Additionally, the team evaluated the impact of feeding frequency on cognitive function for a smaller subset of 10,474 canines.  

Researchers found that dogs fed only once per day had lower cognitive scores than their counterparts who received twice as much.

Similarly, canines that were only given one meal a day also appeared to exhibit lower odds of developing dental, gastrointestinal, kidney/urinary, liver/pancreas and orthopaedic disorders.

The team stated that their research showed that dogs fed once a day have a positive effect on health in multiple areas.

‘In my view, it’s pretty compelling correlative evidence,’ Professor Kaeberlein told the New Scientist, but cautioned that the study has not established a causal link, and that other factors, like the amount that the dogs eat overall, may also be in play.

He stated that based on his study, he did not recommend people change the way they were feeding their dogs.

The team has warned that further studies are needed to validate the findings — and that it is too early to recommend owners change their dogs' feeding regimens (stock image)

The team has warned that further studies are needed to validate the findings — and that it is too early to recommend owners change their dogs’ feeding regimens (stock image)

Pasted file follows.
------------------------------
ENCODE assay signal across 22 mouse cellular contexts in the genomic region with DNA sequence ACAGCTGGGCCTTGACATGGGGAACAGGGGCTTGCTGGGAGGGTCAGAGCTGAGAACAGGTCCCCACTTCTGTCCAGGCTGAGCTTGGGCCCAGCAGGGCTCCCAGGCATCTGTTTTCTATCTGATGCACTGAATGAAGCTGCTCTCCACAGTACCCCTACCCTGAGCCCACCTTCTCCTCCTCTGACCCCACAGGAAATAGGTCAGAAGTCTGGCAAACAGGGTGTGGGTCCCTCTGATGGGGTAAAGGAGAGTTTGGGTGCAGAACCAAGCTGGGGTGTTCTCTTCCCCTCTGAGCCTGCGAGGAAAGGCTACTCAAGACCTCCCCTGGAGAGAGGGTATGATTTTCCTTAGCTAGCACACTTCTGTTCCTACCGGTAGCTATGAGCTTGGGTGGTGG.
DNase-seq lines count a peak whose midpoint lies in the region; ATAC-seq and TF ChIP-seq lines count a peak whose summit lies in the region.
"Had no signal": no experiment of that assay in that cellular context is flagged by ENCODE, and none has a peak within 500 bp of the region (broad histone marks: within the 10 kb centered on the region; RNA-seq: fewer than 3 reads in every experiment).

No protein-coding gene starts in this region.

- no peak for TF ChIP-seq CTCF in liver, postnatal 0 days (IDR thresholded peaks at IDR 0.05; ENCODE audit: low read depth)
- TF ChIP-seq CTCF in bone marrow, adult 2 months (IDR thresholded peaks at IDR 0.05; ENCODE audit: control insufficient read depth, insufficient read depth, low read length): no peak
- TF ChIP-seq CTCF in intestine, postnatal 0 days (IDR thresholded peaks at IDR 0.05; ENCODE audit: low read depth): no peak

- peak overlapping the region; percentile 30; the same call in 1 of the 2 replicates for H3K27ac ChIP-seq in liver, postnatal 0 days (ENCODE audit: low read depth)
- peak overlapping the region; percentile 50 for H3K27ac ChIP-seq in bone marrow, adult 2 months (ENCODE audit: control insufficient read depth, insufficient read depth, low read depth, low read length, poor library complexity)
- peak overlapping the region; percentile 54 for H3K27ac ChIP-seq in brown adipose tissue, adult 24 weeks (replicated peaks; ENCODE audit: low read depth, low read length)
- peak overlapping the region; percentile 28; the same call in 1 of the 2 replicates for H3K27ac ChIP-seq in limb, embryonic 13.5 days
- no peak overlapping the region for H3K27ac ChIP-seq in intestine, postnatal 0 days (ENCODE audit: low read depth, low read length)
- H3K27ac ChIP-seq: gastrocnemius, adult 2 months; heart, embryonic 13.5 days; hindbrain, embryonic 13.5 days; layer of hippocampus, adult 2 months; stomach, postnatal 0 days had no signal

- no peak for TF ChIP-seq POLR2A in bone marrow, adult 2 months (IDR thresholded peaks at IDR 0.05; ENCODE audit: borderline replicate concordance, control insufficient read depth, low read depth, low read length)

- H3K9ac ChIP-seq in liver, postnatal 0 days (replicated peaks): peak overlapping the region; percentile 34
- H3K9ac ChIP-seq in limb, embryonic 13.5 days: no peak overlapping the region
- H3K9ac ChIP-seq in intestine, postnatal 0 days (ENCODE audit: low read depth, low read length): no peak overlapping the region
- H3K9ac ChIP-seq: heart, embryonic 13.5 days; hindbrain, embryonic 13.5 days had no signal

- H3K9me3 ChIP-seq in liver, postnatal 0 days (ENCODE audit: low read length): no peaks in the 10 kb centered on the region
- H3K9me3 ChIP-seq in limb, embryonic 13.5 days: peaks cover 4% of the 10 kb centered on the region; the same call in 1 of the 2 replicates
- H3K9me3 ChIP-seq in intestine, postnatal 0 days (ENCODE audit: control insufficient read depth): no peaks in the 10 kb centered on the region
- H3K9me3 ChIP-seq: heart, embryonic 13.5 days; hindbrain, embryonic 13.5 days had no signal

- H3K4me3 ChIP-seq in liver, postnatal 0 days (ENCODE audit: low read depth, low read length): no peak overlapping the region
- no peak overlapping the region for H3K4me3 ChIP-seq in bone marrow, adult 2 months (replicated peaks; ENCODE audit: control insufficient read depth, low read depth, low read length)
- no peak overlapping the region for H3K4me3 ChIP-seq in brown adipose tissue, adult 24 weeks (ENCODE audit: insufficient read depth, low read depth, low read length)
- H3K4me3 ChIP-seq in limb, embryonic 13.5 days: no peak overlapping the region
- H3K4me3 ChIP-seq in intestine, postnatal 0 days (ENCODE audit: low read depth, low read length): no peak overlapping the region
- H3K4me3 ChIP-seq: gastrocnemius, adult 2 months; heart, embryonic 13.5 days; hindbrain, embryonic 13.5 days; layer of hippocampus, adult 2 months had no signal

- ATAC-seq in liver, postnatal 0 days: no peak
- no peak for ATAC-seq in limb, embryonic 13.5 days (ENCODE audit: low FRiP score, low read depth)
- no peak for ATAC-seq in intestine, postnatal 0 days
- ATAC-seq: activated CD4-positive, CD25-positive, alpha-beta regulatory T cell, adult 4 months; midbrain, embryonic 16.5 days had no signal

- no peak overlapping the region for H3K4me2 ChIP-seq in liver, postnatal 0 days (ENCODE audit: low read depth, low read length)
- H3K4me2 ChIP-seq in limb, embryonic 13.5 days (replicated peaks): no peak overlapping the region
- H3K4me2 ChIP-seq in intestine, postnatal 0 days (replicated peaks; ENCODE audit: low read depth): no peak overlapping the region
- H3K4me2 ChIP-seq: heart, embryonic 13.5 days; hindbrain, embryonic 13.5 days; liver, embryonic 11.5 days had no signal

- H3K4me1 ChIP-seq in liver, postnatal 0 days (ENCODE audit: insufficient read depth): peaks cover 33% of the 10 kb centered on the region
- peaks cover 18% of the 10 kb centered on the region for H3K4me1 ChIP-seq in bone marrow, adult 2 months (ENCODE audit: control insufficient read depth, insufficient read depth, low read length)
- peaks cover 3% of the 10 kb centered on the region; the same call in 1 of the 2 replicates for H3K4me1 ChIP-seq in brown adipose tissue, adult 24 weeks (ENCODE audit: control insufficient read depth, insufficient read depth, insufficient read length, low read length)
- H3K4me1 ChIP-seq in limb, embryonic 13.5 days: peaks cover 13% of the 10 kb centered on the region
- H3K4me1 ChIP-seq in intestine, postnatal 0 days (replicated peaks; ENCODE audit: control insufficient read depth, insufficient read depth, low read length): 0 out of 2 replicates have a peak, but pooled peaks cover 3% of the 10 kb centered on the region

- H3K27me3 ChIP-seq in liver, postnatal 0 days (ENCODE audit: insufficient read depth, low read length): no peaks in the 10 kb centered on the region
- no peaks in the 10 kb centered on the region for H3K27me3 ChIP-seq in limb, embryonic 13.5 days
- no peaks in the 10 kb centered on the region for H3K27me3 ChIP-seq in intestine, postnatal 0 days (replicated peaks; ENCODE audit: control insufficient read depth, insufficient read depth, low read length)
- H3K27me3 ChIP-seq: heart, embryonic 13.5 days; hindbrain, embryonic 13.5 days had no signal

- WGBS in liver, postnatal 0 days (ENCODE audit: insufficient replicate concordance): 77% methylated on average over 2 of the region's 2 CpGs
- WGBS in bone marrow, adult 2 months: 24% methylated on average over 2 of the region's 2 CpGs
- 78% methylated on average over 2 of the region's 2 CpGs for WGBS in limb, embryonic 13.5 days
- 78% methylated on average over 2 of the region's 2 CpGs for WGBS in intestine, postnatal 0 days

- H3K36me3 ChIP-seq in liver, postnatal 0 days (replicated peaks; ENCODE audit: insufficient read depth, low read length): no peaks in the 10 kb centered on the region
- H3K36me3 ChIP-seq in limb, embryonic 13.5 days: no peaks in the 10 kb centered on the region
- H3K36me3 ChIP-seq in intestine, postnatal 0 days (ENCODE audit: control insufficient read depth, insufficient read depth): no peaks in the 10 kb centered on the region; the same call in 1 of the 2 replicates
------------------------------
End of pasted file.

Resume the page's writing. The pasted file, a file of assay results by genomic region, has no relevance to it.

After controlling for confounding factors like age, breed and sex, the researchers found that dogs that were fed once daily had lower scores on a test of cognitive issues (pictured, where darker points represent dogs fed once daily, while the other points are those fed more often)

Researchers adjusted for age, breed, and sexuality to determine that dogs given one-time meals had lower cognitive scores.

Alex German from the University of Liverpool told The New Scientist that the strengths of the study were the high numbers and solid statistical methods.

However, he cautioned, ‘people shouldn’t change the way they feed their dogs until further studies are done.’

In the future, the researchers are hoping to explore the impact of how much — as well as how often — pet dogs eat, as well as the role that obesity might play in the development of age-related canine health conditions.

The bioRxiv repository contains a preprint version of the researcher’s article that has yet to be peer-reviewed.

More information on the Dog Aging Project — which aims to expand to include international participants next year — can be found on their website.  


An analysis of DNA from the oldest dog remains in existence revealed that domestication was done by Eurasia’s humans around 20,000-40,000 years ago.

MailOnline spoke with Dr Krishna Veeramah of Stony Brook University as an assistant professor in evolutionary biology. He said that the process of domesticating dogs would have involved a lot of different generations and signature characteristics had evolved slowly.

“The current hypothesis suggests that dogs were domesticated passively. A population of wolves could exist in some part of the world, living near hunter-gatherer camp scavenging refuse from the humans.

The wolf that is calmer and less aggressive will be more successful. Although the human beings did not gain anything at first, it was clear that they would eventually form a kind of synergy. [mutually beneficial]These dogs have become part of our daily lives.